“It is elections season,” he says, as if that explains everything. He leaves the unspeakable unsaid, but the Maulana jumps at his accusations. “Are you calling me a terrorist?” he asks.
“If you have nothing to hide,” the Bihari man shouts. The Maulana’s voice is increasingly filled with rage. There is no question of taking this injustice, he says. He tells the railway police to inspect any or all luggage he and his band of travelers have brought aboard the train. The railway police are deferential towards the Bihari man, but everybody else in the compartment rises to defend the Maulana. The Bihari turns to us, rest of the passengers, and appeals to us to force the Maulana to let the kids be body-searched. “Touch my children,” the formerly mild Maulana screams, “and see if I don’t cut your hands off. Go ahead. You think we will let you walk all over us just because we are Muslim?”
The Bihari talks to our muted lot, now inciting us to listen to the Maulana: he mentioned the unspeakable word, he is being uncooperative, he is suspect, the Bihari says. “Who the hell are you to ask for identification?” the Maulana asks. One of the Maulana’s friends tells the Bihari to leave the compartment before they pick him up and throw him off the train. This is ugly. The Bihari man turns towards the policemen with their khaki uniform and bamboo canes, but they are increasingly weary of him.
“This man is harassing us because he wants to collect money from us,” the Maulana says. “If he can do this to me, he will do it to you next, and you, and you.” There is nothing more the Bihari man can add. He slinks away after accusing the Maulana of not being patriotic, not being Indian enough in spirit, not showing the integrity each Indian is supposedly infused with. “You still dare talk, you criminal?” is the answer he gets from the Maulana, who is literally foaming at the corners of his mouth. Everyone comes to a single conclusion: the Bihari man wanted to extort money from Muslims, threatening them with vigilante violence if they don’t comply.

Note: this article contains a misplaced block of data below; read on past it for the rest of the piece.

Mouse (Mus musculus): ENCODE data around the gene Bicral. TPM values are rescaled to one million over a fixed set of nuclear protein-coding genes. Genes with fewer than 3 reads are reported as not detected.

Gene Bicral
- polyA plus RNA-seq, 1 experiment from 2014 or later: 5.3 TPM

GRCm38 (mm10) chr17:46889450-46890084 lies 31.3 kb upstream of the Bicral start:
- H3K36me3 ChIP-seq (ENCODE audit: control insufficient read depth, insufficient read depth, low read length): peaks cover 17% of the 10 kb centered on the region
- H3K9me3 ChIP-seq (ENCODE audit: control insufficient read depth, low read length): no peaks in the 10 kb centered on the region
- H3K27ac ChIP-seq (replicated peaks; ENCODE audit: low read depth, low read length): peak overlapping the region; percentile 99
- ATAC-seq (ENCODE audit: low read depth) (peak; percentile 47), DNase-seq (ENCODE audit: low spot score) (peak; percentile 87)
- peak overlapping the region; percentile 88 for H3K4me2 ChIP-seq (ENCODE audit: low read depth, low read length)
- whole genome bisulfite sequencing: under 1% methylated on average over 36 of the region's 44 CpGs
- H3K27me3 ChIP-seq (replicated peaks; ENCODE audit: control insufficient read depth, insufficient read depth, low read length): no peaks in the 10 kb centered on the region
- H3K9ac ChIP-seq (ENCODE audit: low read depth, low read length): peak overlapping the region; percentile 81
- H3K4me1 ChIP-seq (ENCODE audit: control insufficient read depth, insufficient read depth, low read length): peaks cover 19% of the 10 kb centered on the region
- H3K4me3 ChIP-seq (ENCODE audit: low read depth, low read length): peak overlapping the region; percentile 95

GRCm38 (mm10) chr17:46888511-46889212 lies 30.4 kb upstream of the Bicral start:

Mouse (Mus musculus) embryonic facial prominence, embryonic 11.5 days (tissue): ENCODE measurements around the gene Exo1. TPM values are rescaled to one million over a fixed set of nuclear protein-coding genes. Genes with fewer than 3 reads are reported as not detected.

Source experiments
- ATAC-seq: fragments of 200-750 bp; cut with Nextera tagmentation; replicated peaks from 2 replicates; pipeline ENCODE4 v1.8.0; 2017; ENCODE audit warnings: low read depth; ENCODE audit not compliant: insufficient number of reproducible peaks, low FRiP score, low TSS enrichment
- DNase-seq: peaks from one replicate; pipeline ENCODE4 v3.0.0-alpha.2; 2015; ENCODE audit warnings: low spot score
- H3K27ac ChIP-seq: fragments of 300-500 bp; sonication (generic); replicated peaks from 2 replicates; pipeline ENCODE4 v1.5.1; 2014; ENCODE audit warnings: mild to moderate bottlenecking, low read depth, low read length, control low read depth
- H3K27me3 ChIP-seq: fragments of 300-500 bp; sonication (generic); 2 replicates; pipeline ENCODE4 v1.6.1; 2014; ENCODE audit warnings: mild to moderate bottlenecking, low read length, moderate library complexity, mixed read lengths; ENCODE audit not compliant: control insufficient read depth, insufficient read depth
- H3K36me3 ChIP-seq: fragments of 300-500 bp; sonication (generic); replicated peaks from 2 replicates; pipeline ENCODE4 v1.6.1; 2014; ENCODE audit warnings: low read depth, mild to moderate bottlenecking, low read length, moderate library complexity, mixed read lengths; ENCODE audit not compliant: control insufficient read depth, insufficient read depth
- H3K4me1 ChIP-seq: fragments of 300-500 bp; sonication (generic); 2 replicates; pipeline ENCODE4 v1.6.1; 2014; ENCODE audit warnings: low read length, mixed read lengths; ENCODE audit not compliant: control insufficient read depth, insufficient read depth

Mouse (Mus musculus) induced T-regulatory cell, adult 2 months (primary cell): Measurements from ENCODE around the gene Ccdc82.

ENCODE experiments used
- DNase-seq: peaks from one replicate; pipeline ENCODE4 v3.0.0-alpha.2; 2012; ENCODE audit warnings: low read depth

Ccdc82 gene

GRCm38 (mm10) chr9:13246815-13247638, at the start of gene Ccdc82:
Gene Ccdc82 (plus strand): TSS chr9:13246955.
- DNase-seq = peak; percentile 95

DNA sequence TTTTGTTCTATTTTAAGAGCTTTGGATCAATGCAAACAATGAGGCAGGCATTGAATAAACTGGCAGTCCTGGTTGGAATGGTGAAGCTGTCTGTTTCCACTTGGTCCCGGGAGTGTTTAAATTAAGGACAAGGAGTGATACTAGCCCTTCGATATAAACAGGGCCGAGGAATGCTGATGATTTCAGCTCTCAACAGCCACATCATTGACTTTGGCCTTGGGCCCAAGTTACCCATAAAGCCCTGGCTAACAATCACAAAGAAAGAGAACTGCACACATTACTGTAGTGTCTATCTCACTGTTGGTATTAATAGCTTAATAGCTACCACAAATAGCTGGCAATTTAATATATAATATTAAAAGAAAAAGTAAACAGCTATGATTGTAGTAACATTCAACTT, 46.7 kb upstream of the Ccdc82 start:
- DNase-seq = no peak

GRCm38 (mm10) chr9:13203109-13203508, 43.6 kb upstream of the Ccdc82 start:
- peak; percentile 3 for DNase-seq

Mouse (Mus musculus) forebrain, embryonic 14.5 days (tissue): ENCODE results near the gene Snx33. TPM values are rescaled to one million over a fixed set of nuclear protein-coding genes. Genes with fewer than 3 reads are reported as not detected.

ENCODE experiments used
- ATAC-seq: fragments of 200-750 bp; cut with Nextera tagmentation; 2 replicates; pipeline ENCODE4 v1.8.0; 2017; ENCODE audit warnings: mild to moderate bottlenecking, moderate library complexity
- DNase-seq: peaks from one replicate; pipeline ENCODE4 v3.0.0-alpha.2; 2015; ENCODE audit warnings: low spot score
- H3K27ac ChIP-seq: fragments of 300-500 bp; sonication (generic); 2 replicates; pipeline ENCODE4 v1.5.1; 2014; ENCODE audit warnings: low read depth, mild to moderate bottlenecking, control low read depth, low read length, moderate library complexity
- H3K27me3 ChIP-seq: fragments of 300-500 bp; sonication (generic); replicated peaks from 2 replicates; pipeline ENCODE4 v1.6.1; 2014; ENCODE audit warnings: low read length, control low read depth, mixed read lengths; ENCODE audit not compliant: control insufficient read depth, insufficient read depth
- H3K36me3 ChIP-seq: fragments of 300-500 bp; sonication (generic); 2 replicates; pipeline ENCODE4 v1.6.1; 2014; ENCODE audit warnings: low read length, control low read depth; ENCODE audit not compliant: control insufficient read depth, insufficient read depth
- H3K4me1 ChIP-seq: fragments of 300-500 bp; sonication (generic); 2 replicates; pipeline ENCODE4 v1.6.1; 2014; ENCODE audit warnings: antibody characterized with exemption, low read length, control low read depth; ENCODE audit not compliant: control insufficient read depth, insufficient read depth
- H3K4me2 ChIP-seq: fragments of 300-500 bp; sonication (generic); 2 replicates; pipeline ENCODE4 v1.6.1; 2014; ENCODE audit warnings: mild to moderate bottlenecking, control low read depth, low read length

I slip into an uncomfortable sleep as the compartment becomes quiet again. My dreams are of the strange, hinged nightmare variety: I wake up only to realize I am still sleeping, to wake up only to realize I am still sleeping again. There is another commotion in the compartment and I stumble towards the Maulana’s seat. He is bathed in the fluorescence of the compartment’s lights, his hands tied together, rocking silently in anger. I don’t understand why. I step forward, whisper into the ears of one of his companions to tell me everything, so that I can write about it.
They are traveling to their home some three hours outside of Kolkata. They work in Kathmandu: the Maulana tailors women’s garments in Bagbazar. I feel compelled to know the truth, so that I can write their story, of this unjust accusation and persecution in Bihar, the putrid anus of civilization. The Maulana’s friend looks me in the eyes and lets out a sigh. I wake up, see that the Maulana is peacefully asleep, his arm protectively draped over his little girl’s body. I feel relieved, and return to another bout of nightmares hinged to the physical space, dreaming about myself dreaming endlessly about myself, breaking open one wall of the labyrinthine prison of the dreaming mind to run into another, endlessly, until deep, forgiving sleep shuts out all punishing illumination.